G-Saviour was a live action Canadian movie set at the furthest known point in the UC timeline. The film was… not great (to say it nicely). Criticized for a weak story and poor acting, this is one piece of the Gundam franchise you can feel free to skip.
Now that we have passed the masterful mess that is the UC, the timelines of Gundam become much simpler. The Future Century consists of only one show, Mobile Fighter G Gundam, which is one of the few Gundam shows not about a war. In this timeline, the strongest world power changes every four years. This is done not through war, but through a giant mecha fighting tournament! Since this theme differs from other Gundam shows, fans will probably either love or hate this show.
The After Colony universe consists of Gundam Wing and its follow-up movie, Endless Waltz. In this era the space colonies have been oppressed by the government of Earth for far too long. Tired of being pushed around, five mad scientists decide to build some giant super robots and send them to Earth for a bit of payback.
After War Gundam X puts a new spin on the franchise: post-apocalyptic Gundam. The war of this timeline has come and gone and the Earth is now little more than a wasteland, but with a bunch of military grade weapons laying around for the surviving civilians to use. Think Gundam meets Fallout and you more or less have a picture of this timeline.
Another standalone show is Turn A Gundam, which was made as a special project for the 20th anniversary of the series. The show highlights a conflict between humans of Earth and humans living on the moon, with the moon people outgunning the Earthlings until an unlikely hero finds a Gundam and serves as one of Earth’s best lines of defense.
Finally, we are back to a timeline that spans across more than one show. Gundam SEED and Gundam SEED Destiny are both reminiscent of the original Mobile Suit Gundam. SEED is sort of like an updated version of the original show, making it ideal for audiences who just cannot get into the 80’s animation style of the first series. Many plotline and character elements from Mobile Suit Gundam carry over into SEED, making this series a fantastic starting point for new Gundam fans.
Anno Domini (AD) may sound familiar because it is also the name of our calendar. This timeline takes place in our future! Gundam 00 starts off in the year 2307, exactly three centuries after the show originally aired. If Gundam SEED is an updated Mobile Suit Gundam, then Gundam 00 is an updated Gundam Wing. More or less the same thing happened with the production of 00 – similar plotlines, characters, etc. If you enjoyed Gundam Wing, go for 00. If you loathed Gundam Wing, maybe avoid 00.
Back to one show per timeline, Gundam AGE is spread across multiple story arcs. This series follows an interplanetary war that takes place over the course of almost a full century with each arc following a different pilot from the same family as the conflict affects their lives over the course of generations. The unique spin these arcs put on the series gives it various ups and downs with mixed fan opinions, so this may not be the best series for new watchers to start with.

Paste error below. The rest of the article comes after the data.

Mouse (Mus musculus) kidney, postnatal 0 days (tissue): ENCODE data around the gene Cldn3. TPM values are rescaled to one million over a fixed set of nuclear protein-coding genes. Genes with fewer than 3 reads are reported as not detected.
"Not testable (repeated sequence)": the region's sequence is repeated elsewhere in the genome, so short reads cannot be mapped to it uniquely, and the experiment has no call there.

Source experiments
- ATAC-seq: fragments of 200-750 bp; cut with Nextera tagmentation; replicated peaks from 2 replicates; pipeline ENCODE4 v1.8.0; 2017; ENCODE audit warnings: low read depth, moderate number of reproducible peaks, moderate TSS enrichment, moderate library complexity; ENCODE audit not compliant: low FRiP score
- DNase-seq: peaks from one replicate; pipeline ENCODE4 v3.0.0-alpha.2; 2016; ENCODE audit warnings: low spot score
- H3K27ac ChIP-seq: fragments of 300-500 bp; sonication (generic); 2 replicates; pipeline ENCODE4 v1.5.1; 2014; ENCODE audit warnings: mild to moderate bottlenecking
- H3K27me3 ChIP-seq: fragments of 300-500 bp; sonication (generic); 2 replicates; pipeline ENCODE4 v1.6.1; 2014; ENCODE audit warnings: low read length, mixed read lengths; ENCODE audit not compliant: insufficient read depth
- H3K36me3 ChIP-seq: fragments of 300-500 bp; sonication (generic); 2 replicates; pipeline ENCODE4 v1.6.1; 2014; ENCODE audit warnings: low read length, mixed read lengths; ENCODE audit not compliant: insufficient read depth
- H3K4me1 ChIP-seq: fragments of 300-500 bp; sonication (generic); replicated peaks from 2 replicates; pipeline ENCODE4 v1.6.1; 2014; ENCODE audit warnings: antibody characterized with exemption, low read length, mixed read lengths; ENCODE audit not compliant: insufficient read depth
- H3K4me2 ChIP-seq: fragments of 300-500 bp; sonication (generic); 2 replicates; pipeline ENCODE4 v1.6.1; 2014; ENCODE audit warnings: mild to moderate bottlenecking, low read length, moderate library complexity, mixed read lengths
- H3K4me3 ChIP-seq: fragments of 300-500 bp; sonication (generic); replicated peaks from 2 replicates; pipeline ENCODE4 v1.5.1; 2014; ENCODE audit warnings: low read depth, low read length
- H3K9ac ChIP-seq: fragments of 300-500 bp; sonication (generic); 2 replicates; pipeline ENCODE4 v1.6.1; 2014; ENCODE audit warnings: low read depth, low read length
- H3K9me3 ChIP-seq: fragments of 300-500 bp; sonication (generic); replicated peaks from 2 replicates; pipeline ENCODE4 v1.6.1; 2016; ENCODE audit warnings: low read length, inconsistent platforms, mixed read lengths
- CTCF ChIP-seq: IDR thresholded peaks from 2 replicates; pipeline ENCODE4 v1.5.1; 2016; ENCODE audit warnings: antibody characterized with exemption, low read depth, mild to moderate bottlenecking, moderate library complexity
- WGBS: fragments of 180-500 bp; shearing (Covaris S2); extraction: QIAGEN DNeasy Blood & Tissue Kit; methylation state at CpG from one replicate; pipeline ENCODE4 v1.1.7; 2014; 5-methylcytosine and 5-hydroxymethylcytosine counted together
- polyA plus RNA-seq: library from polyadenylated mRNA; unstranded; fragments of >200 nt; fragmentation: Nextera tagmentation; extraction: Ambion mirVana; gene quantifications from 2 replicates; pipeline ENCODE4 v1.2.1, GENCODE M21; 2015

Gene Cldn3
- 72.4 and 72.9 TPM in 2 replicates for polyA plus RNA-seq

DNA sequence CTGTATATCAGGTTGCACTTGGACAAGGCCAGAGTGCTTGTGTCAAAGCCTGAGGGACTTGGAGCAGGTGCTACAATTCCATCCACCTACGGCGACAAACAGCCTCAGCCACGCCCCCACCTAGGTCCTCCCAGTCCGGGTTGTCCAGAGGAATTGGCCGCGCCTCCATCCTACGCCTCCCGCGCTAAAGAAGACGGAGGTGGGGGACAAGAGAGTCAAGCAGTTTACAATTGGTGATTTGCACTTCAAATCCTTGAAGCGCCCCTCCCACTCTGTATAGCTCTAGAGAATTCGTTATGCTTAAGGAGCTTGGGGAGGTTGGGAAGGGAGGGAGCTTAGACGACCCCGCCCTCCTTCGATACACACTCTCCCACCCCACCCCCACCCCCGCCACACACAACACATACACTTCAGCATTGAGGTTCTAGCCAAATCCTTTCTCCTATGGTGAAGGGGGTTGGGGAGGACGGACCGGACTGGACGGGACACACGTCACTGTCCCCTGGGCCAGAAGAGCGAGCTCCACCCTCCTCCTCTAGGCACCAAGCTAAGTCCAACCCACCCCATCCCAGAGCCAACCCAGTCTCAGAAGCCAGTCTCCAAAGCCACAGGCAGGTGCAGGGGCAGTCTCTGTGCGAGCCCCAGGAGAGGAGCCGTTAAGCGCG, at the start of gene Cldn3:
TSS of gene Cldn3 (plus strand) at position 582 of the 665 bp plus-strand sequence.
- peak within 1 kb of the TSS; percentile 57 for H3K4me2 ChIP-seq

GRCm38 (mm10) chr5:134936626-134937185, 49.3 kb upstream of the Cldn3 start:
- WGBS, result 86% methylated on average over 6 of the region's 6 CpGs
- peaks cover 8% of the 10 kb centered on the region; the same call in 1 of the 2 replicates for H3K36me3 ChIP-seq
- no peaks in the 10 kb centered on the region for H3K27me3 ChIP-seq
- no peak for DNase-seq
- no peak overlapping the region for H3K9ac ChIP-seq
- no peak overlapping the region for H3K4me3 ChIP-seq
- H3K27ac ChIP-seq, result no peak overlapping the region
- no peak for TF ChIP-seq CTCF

G no Reconguista was created for Gundam’s 35th anniversary and shares some elements with Turn A Gundam, the previous anniversary series. Reconguista is… well, blatantly it is not the best. Attempts to tie the series in with previous shows will leave new viewers confused. The storytelling is not the best either, as the series tries to do a lot with too little, making it difficult to even understand what is going on until towards the end of the series. Long-time fans can enjoy this series, but beginners beware.
Lastly, we come to the most recent (and currently ongoing) Gundam series, Iron-Blooded Orphans. Humans have colonized Mars, whose citizens were quickly oppressed by Earth. This series has received both praise and criticism for its dark themes, such as child soldiers and slavery. This show deals not only with war, but also with the real-life terrors that lead to and come from these horrific conflicts. For getting into Gundam, Iron-Blooded Orphans may not be the best place to start, but it is certainly a series worth watching after you have become more acquainted with the franchise.
Gundam Build Fighters takes place in a slightly futuristic universe. In this series, the ever popular Gundam models are more than toys and collectibles. These custom model kits can be used to replicate known Gundams (expect cameos from old favorites) or to make totally new models that are then used to battle each other in a video game. This series brings a breath of fresh air to the Gundam franchise.